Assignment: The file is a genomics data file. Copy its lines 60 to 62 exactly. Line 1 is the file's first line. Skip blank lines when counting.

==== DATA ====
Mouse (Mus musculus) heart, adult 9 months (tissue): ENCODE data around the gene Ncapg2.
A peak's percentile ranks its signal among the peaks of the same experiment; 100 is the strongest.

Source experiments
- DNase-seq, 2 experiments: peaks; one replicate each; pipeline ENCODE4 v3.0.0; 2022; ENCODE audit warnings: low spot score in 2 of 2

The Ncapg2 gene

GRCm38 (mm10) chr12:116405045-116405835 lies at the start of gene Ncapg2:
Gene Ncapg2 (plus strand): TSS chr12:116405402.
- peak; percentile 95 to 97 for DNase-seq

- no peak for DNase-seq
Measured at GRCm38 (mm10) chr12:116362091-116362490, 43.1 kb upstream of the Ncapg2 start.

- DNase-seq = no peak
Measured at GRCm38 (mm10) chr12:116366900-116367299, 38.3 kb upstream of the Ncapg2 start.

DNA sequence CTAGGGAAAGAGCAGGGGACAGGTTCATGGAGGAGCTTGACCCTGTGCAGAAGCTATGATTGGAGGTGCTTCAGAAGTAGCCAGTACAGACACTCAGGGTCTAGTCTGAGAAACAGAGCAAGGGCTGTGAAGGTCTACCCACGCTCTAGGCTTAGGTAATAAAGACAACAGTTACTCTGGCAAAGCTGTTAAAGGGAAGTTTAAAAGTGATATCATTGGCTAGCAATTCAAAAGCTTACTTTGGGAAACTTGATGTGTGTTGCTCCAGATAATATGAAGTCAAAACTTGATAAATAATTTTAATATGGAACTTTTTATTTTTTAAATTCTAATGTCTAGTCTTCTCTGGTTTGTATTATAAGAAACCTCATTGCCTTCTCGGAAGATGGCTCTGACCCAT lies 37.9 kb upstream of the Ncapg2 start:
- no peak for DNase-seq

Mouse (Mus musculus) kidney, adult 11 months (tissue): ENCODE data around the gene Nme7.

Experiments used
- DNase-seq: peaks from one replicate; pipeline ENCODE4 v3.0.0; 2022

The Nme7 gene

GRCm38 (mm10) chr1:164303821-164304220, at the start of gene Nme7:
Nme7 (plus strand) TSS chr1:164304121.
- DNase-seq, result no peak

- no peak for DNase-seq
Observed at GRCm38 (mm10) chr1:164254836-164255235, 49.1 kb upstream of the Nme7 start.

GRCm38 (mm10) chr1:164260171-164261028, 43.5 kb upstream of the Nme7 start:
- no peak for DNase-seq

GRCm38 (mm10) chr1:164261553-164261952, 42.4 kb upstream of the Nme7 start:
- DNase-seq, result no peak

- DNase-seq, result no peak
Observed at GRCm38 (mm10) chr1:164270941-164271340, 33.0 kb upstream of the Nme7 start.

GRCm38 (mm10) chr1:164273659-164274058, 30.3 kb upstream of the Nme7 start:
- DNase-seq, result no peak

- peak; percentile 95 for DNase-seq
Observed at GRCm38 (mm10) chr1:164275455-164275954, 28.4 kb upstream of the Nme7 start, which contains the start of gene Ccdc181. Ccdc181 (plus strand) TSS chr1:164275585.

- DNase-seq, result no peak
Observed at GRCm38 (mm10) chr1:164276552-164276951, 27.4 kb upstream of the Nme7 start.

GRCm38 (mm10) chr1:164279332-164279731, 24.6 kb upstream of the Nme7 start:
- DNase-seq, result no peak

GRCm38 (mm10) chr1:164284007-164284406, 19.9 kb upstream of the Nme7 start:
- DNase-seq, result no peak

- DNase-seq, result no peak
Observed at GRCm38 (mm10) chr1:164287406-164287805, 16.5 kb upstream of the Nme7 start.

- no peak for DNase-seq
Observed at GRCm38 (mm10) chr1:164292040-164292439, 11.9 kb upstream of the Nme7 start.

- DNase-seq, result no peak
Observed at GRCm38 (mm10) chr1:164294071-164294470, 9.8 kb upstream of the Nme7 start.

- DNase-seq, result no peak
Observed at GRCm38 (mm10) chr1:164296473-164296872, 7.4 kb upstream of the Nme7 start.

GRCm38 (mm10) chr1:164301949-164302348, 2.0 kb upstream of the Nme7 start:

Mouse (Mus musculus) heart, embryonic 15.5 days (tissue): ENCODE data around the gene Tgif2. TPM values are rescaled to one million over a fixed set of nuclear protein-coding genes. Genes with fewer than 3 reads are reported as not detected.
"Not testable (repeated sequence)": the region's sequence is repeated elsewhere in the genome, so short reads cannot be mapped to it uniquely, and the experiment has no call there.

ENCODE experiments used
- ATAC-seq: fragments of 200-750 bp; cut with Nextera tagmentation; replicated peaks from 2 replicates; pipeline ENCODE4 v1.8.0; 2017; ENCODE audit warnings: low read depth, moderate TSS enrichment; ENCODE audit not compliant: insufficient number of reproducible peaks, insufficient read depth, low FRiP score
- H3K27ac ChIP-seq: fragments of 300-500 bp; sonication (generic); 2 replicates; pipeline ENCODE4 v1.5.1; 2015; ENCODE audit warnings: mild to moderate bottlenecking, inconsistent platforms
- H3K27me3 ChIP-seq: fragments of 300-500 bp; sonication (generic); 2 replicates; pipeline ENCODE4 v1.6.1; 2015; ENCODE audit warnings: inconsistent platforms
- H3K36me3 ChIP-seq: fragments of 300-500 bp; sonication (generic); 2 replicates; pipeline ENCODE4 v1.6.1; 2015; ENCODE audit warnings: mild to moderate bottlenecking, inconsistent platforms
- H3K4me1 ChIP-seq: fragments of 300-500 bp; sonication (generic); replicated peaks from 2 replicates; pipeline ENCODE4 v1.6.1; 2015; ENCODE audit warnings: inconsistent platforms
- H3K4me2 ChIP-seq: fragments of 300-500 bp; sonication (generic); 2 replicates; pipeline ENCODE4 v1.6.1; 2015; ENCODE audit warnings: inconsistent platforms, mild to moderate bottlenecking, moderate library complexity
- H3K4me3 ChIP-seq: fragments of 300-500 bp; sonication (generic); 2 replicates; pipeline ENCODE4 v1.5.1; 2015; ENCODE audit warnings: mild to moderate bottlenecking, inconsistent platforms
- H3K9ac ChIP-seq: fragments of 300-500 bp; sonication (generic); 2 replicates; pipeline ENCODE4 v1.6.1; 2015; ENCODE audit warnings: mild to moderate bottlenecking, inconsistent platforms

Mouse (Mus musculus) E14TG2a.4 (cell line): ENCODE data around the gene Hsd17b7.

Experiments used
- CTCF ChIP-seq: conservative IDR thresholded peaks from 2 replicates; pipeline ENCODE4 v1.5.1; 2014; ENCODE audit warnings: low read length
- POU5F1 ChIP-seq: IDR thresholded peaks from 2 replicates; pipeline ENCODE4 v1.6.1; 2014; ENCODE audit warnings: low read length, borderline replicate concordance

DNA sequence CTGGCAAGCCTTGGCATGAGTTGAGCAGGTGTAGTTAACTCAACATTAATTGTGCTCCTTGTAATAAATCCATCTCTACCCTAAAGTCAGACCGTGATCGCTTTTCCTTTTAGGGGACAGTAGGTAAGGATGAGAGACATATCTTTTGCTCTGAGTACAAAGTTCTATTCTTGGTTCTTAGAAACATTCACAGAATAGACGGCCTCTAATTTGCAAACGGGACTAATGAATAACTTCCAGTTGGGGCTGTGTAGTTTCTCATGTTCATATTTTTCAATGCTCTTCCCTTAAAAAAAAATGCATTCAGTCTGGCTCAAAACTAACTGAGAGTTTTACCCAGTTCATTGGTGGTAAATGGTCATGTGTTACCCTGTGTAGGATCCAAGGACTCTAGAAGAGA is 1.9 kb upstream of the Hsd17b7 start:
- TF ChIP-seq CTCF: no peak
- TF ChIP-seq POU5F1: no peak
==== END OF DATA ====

Mouse (Mus musculus) E14TG2a.4 (cell line): ENCODE data around the gene Hsd17b7.

Experiments used
- CTCF ChIP-seq: conservative IDR thresholded peaks from 2 replicates; pipeline ENCODE4 v1.5.1; 2014; ENCODE audit warnings: low read length